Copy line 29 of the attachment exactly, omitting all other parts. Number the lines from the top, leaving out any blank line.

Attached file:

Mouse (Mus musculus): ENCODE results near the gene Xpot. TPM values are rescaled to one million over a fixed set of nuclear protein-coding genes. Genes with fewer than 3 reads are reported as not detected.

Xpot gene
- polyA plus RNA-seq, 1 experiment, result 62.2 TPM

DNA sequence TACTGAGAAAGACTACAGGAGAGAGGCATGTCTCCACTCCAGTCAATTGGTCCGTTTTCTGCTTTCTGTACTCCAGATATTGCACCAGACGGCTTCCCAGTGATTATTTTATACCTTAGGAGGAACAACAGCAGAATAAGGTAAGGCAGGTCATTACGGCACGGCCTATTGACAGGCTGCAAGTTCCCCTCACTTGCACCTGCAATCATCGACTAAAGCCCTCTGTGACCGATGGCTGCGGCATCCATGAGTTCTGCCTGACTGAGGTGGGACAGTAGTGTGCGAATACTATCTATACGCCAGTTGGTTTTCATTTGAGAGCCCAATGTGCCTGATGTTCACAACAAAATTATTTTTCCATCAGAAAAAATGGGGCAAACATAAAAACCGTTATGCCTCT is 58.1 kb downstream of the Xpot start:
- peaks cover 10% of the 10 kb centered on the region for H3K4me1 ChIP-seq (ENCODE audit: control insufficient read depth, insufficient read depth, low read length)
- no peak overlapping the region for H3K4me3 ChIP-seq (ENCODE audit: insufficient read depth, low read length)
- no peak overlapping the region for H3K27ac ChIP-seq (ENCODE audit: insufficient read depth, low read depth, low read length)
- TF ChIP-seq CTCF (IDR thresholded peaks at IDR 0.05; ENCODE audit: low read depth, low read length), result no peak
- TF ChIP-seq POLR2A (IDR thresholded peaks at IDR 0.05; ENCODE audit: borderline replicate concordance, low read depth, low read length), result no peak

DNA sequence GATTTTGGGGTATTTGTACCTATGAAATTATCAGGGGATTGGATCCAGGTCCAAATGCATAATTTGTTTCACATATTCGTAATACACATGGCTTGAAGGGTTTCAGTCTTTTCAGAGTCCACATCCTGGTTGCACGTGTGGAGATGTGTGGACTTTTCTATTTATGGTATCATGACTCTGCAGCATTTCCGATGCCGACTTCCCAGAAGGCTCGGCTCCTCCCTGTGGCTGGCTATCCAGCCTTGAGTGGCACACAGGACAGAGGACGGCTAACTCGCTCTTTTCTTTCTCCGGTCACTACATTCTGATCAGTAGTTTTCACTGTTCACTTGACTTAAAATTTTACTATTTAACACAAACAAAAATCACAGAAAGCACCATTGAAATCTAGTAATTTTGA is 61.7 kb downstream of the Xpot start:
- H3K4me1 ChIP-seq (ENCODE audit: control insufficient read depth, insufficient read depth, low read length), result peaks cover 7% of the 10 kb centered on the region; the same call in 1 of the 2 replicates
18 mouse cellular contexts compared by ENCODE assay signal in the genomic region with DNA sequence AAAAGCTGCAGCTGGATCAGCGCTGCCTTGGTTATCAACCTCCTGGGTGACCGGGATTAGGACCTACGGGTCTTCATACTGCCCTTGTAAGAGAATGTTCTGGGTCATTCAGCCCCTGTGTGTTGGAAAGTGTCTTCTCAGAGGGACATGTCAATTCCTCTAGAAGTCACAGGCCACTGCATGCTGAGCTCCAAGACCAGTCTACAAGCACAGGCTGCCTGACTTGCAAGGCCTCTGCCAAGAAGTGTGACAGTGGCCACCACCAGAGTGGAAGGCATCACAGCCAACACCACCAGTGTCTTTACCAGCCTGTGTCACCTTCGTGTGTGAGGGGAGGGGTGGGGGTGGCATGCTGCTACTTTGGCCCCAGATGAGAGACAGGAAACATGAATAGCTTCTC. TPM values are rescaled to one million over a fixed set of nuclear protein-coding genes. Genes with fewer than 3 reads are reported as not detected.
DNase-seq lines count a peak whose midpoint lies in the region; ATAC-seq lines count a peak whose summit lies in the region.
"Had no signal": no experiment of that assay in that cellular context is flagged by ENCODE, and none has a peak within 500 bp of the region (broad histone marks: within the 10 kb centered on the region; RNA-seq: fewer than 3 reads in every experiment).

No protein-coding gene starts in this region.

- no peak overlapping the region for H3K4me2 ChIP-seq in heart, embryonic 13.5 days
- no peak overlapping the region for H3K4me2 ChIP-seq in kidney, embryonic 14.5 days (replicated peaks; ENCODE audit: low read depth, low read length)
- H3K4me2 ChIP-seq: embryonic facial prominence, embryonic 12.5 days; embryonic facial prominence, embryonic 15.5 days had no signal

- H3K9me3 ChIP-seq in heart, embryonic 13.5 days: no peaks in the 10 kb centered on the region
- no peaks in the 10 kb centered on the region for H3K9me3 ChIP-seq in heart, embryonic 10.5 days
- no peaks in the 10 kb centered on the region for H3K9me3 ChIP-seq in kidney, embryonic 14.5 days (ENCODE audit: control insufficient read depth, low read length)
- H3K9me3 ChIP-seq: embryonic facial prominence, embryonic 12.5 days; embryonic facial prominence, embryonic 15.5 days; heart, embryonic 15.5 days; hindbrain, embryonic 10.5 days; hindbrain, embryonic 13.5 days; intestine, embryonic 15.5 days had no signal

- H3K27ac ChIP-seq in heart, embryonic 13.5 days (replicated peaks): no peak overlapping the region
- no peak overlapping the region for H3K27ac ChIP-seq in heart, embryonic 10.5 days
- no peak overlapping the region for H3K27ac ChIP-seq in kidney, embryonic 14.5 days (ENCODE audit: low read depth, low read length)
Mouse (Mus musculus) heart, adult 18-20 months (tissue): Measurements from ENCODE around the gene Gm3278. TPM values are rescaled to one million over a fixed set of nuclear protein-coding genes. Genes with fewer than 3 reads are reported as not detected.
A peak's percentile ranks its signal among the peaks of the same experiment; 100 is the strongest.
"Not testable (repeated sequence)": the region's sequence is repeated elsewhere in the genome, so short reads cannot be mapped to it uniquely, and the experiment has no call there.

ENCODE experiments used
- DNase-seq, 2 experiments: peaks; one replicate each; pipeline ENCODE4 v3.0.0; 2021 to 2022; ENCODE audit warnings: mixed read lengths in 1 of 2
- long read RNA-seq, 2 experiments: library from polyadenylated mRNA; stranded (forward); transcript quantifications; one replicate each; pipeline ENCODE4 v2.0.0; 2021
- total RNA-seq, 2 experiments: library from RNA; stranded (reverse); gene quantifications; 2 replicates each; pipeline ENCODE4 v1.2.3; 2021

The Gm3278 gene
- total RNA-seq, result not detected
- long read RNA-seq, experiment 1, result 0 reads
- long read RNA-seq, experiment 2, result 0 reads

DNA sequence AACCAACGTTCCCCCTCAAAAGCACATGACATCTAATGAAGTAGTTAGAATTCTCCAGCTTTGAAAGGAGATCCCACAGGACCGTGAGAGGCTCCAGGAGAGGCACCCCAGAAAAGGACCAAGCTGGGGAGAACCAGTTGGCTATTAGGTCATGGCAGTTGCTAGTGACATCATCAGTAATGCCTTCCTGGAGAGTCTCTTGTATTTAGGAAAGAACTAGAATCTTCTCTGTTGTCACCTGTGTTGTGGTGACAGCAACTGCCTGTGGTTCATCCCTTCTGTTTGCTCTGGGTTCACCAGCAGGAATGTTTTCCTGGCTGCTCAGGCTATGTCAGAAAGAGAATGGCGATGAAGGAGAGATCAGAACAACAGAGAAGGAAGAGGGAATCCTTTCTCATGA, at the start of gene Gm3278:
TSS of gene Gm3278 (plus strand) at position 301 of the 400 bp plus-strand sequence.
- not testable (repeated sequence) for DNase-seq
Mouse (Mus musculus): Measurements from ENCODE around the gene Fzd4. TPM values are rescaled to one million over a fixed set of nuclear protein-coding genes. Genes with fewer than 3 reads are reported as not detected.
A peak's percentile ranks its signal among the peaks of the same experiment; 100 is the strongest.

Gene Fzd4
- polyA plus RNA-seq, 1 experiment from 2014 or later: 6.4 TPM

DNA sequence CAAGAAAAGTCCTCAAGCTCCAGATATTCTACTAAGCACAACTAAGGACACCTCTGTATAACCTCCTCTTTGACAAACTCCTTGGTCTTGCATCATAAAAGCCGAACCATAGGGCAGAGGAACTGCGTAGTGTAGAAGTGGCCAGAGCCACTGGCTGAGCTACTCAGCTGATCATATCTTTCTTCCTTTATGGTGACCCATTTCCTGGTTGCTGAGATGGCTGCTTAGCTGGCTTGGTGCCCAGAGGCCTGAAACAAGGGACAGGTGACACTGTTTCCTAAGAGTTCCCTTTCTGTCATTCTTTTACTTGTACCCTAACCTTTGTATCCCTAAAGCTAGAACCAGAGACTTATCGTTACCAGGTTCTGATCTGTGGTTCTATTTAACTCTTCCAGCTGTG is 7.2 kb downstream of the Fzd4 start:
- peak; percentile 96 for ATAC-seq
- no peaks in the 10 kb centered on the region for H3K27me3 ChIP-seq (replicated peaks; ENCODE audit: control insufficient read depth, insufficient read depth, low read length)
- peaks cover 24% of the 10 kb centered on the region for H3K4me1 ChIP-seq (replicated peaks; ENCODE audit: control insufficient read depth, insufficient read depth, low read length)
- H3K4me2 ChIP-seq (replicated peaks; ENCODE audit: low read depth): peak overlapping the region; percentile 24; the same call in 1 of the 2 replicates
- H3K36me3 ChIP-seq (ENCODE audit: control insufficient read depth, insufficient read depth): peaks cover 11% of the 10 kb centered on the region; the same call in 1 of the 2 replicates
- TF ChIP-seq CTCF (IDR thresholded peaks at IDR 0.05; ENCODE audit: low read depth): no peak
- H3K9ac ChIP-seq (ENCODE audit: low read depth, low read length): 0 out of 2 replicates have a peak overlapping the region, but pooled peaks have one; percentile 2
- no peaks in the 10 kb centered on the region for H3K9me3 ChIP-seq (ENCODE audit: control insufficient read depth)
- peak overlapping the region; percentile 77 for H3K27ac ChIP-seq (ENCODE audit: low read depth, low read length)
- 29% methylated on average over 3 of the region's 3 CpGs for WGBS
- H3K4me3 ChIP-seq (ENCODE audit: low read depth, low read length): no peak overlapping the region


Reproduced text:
ENCODE experiments used